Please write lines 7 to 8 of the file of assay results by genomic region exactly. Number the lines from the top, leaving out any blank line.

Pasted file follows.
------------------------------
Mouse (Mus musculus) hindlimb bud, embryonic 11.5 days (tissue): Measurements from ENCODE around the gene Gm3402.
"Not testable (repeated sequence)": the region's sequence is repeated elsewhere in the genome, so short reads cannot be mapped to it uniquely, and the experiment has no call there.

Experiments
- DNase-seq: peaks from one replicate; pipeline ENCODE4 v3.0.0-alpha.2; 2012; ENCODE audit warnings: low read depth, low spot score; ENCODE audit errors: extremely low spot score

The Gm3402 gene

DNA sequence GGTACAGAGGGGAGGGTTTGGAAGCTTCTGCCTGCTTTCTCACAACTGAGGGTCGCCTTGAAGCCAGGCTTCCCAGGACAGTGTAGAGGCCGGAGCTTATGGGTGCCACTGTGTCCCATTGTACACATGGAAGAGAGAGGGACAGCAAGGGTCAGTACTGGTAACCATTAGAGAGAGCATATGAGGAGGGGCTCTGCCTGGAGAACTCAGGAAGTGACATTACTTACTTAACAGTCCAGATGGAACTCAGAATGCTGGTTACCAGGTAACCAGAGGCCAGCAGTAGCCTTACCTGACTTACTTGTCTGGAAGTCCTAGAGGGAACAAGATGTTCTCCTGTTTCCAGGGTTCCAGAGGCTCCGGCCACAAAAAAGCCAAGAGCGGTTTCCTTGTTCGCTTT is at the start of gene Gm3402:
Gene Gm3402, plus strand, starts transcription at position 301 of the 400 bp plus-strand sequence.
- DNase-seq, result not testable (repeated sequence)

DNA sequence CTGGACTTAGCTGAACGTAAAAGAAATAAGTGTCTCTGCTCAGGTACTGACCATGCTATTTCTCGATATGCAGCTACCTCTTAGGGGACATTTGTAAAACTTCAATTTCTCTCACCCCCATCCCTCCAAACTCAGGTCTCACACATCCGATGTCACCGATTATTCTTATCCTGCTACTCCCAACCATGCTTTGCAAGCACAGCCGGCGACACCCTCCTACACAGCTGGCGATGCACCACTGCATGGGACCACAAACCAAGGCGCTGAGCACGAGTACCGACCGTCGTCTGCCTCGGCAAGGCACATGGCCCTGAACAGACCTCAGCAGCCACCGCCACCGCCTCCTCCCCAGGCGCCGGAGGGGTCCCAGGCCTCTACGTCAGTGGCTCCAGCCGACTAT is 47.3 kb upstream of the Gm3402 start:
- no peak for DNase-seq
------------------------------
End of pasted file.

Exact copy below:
Gene Gm3402, plus strand, starts transcription at position 301 of the 400 bp plus-strand sequence.
- DNase-seq, result not testable (repeated sequence)